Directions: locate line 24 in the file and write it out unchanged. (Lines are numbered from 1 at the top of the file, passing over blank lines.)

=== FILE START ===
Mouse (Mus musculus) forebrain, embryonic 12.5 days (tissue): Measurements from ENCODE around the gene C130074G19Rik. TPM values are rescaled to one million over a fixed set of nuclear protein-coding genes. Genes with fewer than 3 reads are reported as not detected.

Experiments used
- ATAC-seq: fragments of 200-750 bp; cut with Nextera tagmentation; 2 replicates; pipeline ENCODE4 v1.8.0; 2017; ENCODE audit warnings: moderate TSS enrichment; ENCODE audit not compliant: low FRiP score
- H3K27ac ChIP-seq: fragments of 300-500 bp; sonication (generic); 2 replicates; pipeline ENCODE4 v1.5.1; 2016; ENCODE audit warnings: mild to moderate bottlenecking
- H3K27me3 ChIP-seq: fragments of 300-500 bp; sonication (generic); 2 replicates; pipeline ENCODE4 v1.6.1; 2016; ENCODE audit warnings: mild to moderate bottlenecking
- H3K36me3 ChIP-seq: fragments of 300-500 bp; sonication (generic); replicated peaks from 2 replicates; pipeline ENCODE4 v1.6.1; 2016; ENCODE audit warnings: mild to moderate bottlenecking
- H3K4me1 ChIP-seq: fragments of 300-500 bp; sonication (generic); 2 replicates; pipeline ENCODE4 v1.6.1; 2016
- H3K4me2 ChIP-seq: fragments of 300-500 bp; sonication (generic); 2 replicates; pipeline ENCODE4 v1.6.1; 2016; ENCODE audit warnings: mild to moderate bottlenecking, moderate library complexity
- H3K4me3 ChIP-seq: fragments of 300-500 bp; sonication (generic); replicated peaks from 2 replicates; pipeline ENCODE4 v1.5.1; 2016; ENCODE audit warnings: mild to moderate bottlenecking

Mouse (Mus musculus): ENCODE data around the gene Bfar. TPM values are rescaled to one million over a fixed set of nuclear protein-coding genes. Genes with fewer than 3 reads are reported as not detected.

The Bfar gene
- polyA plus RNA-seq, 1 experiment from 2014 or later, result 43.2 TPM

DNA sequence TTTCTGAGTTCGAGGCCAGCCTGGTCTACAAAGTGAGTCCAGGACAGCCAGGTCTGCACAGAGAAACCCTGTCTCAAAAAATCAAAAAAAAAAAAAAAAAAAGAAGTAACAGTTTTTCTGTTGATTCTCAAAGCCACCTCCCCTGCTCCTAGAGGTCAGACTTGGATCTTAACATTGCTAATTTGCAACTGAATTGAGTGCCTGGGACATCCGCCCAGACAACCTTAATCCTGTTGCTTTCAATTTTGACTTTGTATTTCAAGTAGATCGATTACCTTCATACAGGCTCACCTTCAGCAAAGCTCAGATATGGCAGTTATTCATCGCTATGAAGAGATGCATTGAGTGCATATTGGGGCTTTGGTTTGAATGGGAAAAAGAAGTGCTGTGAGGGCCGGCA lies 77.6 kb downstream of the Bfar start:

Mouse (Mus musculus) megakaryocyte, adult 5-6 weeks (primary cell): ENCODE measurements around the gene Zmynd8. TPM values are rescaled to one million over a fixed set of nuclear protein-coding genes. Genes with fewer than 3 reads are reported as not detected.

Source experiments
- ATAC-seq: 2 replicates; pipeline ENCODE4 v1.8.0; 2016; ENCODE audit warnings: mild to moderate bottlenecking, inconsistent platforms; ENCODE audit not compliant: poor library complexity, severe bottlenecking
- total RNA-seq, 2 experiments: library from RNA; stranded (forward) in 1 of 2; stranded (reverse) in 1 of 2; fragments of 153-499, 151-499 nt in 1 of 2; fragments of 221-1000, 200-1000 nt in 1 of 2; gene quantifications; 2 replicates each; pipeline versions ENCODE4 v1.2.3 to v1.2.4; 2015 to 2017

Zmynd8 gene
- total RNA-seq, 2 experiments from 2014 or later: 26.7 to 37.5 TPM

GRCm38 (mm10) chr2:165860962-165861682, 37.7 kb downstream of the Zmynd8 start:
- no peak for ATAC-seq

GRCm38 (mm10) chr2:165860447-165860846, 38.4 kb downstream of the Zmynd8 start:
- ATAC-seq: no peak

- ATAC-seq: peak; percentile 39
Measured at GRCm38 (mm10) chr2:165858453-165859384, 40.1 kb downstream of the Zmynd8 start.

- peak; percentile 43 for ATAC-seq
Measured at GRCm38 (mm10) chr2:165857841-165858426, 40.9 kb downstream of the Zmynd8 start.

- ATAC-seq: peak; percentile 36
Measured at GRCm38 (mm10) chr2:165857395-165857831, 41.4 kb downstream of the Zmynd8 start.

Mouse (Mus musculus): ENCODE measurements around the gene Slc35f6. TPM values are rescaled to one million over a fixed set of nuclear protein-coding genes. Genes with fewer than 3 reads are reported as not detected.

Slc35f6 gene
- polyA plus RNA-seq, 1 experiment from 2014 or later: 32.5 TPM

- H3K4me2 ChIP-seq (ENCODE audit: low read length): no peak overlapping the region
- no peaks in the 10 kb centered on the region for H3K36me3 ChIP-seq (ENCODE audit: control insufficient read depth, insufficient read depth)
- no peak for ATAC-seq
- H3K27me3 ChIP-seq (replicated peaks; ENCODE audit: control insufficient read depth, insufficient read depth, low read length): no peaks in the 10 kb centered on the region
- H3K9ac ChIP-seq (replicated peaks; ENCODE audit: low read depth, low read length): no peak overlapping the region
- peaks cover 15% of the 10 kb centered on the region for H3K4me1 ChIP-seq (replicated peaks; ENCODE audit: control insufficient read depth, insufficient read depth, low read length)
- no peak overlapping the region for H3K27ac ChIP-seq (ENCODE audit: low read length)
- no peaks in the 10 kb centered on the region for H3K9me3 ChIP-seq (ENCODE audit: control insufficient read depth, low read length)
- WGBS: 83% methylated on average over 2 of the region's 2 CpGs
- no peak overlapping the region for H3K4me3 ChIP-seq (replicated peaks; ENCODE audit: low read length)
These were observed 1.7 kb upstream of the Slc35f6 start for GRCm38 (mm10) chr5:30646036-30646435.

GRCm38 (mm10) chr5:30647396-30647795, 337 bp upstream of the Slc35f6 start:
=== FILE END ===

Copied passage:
- ATAC-seq: peak; percentile 39